The patient was a 55-year-old woman admitted because of pulmonary nodules for 7 months detected by computed tomography (CT). A CT scan revealed a nodule in the right segment 6 (S6), which had enlarged during 7-month follow up. The patient’s syndrome did not include cough, shortness of breath, fever, or hoarseness. Her cardiopulmonary function, blood gas analysis, and laboratory tests were normal. There was no positive sign or supraclavicular lymph node enlargement on physical examination. She had no medical history. Survival of the patients who undergo segmentectomy is non-significantly worse (1,2) if the tumor size is smaller than 2.0 cm (3), but there is a functional advantage after radical segmentectomy compare with after a lobectomy (4). Therefore, we performed robotic-assisted right S6 segmentectomy for this patient with clinic stage IA lung cancer (Figure 1).
Anesthesia and body position
The patient received general anesthesia by double-lumen endotracheal intubation with single-lung (left) ventilation, and was placed in the lateral decubitus position and in a Jackknife position (Figure 2).
A 1.5-cm camera port (for a 12-mm trocar) was placed in the 8th intercostal space (ICS) at the right middle axillary line, and three separate 1.0-cm working ports (for 8-mm trocars) were made in the 5th ICS (#1 arm) at the right anterior axillary line, the 8th ICS (#2 arm) at the right posterior axillary line, and the right 8th ICS (#3 arm), 2 cm from the spine. An auxiliary port (for a 12-mm trocar) was made in the 7th ICS near the costal arch (Figure 3).
Installation of the surgical arms
The robot patient cart is positioned directly above the operating table and then connected. The #2 arm is connected to the bipolar cautery grab, and the #1 arm is connected to a unipolar cautery hook. An incision protector was used in the auxiliary port.
- The right inferior pulmonary ligament was exposed (Figure 4).
- Pulmonary veins V6a and V6b+c were identified (Figure 5).
- Vein V6a and preserve V6b+c (5) were cut (Figure 6). The interlobar fissure was exposed to facilitate a later pulmonary artery skeletonization (Figure 7).
- Artery A6 was cut (Figure 8).
- Bronchus B6 was cut (Figure 9).
- The right lung was inflated and then deflated to show the inflation-deflation line. The S6 segmentectomy was completed along the simple intersegmental plane (Figure 10).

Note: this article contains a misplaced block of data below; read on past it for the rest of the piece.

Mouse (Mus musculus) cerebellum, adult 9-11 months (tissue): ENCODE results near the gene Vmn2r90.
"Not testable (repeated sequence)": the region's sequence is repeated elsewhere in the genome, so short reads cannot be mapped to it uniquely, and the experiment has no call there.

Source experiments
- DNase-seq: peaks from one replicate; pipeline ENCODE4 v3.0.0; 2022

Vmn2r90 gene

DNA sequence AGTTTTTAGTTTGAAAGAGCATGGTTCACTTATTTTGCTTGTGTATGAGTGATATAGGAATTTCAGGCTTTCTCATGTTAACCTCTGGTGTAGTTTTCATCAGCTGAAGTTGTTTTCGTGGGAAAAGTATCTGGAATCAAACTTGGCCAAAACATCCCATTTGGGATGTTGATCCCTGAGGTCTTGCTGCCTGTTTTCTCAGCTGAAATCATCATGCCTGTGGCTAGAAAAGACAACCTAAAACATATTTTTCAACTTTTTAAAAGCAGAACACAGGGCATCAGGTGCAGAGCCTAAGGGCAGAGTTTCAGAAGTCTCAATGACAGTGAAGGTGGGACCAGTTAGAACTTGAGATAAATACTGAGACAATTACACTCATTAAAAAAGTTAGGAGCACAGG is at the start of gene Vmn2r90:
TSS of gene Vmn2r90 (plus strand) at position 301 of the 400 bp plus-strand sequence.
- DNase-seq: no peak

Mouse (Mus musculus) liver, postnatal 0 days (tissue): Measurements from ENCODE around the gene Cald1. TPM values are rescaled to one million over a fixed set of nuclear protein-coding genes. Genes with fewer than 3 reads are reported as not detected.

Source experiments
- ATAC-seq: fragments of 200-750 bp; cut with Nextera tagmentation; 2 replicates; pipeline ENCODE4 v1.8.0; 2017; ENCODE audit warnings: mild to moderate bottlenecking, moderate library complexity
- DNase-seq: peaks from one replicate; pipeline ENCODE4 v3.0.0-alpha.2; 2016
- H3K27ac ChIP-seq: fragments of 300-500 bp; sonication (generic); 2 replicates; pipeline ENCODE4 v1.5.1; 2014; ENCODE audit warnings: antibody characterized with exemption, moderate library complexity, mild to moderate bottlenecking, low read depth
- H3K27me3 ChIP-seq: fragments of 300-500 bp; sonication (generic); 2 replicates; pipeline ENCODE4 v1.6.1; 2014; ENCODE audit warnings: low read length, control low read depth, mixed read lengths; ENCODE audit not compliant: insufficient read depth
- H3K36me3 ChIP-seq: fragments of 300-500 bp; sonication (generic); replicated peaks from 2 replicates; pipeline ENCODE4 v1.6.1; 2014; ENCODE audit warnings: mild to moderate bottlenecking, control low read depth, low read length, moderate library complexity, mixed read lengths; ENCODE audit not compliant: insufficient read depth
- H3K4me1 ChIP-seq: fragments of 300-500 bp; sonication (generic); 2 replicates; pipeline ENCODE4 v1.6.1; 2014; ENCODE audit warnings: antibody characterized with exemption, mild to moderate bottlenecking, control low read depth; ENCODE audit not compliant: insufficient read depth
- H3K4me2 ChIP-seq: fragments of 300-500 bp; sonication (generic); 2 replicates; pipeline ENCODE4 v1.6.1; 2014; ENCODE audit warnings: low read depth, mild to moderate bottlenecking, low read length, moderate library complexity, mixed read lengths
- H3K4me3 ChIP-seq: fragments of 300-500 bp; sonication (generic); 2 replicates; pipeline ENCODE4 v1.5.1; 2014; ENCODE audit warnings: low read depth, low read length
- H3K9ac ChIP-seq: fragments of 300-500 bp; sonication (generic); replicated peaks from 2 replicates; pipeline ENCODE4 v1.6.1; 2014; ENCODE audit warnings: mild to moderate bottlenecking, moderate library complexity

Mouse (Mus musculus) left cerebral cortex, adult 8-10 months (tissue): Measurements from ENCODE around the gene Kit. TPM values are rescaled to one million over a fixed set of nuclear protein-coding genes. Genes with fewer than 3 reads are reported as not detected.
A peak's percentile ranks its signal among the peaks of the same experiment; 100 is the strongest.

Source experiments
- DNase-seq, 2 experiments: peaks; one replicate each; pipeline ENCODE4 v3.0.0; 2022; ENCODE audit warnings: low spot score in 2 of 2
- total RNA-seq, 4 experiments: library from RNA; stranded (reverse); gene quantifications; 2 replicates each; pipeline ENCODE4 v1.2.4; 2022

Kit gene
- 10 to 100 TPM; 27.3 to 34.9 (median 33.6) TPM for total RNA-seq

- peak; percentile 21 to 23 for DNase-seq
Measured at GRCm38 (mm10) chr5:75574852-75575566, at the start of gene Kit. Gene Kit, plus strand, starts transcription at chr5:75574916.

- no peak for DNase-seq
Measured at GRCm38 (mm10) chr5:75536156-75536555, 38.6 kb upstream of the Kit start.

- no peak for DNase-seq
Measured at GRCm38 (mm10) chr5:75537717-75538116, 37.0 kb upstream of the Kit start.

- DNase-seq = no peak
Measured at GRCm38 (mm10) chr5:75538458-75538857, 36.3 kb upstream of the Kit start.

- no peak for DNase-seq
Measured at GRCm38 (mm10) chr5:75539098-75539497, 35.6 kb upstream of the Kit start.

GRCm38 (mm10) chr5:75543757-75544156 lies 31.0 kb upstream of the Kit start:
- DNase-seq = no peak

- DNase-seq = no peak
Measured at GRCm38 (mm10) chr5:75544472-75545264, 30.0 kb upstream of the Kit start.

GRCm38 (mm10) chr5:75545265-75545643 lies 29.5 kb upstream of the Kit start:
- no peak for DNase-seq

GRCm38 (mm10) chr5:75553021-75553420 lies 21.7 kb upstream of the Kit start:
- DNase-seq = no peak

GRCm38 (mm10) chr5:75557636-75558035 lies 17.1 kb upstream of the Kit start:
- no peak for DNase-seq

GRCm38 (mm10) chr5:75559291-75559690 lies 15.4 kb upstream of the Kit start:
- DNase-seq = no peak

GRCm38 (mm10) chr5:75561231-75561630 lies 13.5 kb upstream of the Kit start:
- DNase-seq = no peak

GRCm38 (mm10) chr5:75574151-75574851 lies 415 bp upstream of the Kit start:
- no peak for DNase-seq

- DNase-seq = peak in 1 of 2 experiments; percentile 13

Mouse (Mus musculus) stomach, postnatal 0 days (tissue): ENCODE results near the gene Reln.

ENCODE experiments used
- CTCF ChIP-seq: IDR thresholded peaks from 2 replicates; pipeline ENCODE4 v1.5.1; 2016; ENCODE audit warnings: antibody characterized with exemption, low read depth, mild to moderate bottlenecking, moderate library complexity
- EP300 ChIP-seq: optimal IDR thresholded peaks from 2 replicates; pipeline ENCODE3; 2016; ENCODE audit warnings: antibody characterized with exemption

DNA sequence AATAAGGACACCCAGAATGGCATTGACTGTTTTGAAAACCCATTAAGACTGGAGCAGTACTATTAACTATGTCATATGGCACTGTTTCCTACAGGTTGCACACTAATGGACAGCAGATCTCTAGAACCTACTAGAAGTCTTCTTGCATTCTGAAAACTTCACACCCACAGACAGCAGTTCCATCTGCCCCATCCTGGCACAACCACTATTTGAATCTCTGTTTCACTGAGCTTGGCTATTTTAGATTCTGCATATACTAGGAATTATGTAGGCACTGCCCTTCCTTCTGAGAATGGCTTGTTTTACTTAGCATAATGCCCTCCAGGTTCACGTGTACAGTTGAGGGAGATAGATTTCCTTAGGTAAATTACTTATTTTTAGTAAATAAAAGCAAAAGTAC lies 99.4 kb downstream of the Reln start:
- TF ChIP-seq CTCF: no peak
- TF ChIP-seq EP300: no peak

- The stumps were exposed (Figure 11).
The postoperative treatments include anti-inflammatory, and phlegm-resolving treatment. The drainage tube was withdrawn 2 days after surgery, and the patient was discharged 3 days after surgery. No complications were observed during hospitalization. Pathologic diagnosis was microinvasive carcinoma (pT1aN0M0), and all the lymph nodes were negative.
Conflicts of Interest: The authors have no conflicts of interest to declare.
Informed Consent: Written informed consent was obtained from the patient for publication of this manuscript and any accompanying images.
- Keenan RJ, Landreneau RJ, Maley RH Jr, et al. Segmental resection spares pulmonary function in patients with stage I lung cancer. Ann Thorac Surg 2004;78:228-33; discussion 228-33. [Crossref] [PubMed]
- Ginsberg RJ, Rubinstein LV. Randomized trial of lobectomy versus limited resection for T1 N0 non-small cell lung cancer. Lung Cancer Study Group. Ann Thorac Surg 1995;60:615-22; discussion 622-3. [Crossref] [PubMed]
- Okada M, Nishio W, Sakamoto T, et al. Effect of tumor size on prognosis in patients with non-small cell lung cancer: the role of segmentectomy as a type of lesser resection. J Thorac Cardiovasc Surg 2005;129:87-93. [Crossref] [PubMed]
- Harada H, Okada M, Sakamoto T, et al. Functional advantage after radical segmentectomy versus lobectomy for lung cancer. Ann Thorac Surg 2005;80:2041-5. [Crossref] [PubMed]
- Nomori H, Okada M. Illustrated textbook of anatomical pulmonary segmentectomy. New York: Springer-Verlag, 2012.
Cite this article as: Li C, Yang S, Guo W, Jin R, Zhang Y, Chen X, Wu H, Du H, Han D, Chen K, Xiang J, Li H. Ruijin robotic thoracic surgery: right S6 segmentectomy. AME Med J 2017;2:23.